Saturday, April 14, 2012

Acts 11:23-26

Summary retelling of Acts 11:23-26

Barnabas comes and sees the grace of God in the midst of the people in Antioch.  Barnabas gives praise to God and exhorts them to keep up the faith!  We know that he was able to sense the presence of the Holy Spirit because he was a good man and full of the Holy Spirit himself.  When Barnabas came, even more people were added to the number of the Lord.  Barnabas recognizes the wonderful place of faith that Antioch is becoming, so Barnabas goes to Saul and brings him to Antioch.  Barnabas mentors Saul for a whole year while the two of them teach.  We are also told that it is in Antioch that we are first told that these people are called Christians.

Thoughts for Today
First Thought:
Barnabas is able to see the Holy Spirit at work in the people of Antioch because he has the Holy Spirit at work in him.  It is really a neat concept – and it is true!  The more you are present with the Holy Spirit, the more you can sense the Holy Spirit in others around you.  The less the Holy Spirit is present, the more difficult it will be for you to feel the Holy Spirit.  If you don’t have the Holy Spirit within you at all, you will think those who do have the Holy Spirit to be absolutely crazy. 

Is it then all that surprising how many people sneer at the true thrust of genuine Christianity?  Given this perspective, do you really want the Holy Spirit within you?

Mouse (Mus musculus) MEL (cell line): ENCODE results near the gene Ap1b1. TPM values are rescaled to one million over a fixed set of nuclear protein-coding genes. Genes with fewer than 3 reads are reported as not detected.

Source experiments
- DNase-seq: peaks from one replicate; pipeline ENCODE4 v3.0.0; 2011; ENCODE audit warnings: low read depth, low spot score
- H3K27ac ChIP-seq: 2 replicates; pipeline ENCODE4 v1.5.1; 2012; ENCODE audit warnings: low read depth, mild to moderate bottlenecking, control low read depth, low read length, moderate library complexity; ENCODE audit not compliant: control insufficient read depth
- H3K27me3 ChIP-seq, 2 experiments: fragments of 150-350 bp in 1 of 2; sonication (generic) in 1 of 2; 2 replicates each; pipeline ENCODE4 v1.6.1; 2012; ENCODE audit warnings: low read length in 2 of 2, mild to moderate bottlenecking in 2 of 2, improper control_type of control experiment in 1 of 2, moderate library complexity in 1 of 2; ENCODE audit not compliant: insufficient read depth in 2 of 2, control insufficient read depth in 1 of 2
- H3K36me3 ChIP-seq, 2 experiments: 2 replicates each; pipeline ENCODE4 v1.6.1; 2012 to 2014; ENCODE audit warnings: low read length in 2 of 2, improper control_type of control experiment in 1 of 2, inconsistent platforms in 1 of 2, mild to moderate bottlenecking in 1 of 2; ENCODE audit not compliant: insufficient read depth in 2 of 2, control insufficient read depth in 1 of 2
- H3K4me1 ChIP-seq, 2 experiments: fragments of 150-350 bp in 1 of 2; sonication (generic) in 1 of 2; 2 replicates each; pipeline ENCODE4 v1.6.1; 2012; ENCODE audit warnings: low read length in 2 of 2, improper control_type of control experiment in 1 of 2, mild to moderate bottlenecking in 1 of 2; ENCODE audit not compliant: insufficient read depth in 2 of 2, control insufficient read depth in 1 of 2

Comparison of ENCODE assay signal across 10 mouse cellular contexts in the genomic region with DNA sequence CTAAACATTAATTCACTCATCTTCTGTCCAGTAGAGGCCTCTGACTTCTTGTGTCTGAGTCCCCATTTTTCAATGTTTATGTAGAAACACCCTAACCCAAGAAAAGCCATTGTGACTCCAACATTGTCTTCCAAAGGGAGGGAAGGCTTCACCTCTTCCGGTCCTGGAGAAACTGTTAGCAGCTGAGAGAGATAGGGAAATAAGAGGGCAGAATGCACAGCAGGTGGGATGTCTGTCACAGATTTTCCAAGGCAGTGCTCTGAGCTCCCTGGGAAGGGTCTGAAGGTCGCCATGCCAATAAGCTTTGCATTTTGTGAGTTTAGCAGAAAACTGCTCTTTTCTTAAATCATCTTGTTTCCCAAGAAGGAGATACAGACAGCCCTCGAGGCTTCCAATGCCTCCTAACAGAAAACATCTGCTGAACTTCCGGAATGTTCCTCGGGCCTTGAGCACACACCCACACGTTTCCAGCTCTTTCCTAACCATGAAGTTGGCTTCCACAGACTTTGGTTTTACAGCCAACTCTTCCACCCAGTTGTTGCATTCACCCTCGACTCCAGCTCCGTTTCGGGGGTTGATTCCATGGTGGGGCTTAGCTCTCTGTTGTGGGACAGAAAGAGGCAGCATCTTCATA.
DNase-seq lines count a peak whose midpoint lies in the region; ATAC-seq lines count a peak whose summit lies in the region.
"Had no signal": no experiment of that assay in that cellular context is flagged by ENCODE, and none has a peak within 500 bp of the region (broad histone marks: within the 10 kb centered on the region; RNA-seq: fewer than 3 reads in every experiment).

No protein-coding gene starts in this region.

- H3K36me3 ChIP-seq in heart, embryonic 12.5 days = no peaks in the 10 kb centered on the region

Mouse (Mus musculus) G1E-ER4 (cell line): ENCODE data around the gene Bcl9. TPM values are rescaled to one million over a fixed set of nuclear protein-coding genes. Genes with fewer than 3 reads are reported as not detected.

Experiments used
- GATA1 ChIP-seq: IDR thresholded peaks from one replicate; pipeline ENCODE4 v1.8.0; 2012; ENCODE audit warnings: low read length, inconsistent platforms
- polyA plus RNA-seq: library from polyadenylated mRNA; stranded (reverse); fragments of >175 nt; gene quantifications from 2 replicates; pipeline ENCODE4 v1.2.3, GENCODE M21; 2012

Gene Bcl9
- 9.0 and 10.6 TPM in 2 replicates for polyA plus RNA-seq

Second Thought:
Two really cool things happen when Barnabas comes to Antioch besides his own recognition of the presence of the Holy Spirit.  The church grows!  People hear his wisdom and they change their lives!  The other thing that happens is that Barnabas needs help.  And to whom does Barnabas turn?  Barnabas goes and gets Saul.  How cool is it to think that even Saul – the great apostle who comes to be known as Paul – was himself a mentee!  Every great person in God has to learn from somewhere.  And Saul was humble enough to follow.

Have you ever thought of Saul (the apostle Paul) as being a mentee?  How does this concept change how you think about Saul?  How does this apply to your own life?

Third Thought:
In the beginning, the name Christian was derogatorily used.  The suffix –ian literally meant “belonging to the (political/social) party of _____.”  Thus, by being called Christians they were not being called Romans, or Caesarians, or anything else that someone who was looking to fit in would want to be called.  It was a nickname that pointed out how much these followers of Christ didn’t fit in.  The Christians in Antioch learned to value this “degrading nickname” and embraced it.  To the people of Antioch, to be a Christian now meant “one who turned away from the sin of this world and followed the example of Jesus Christ.”

What do you think the word Christian really means today?  Do we think Christian means what the people of Antioch thought that it meant?

Passage for Tomorrow: Acts 11:27-30
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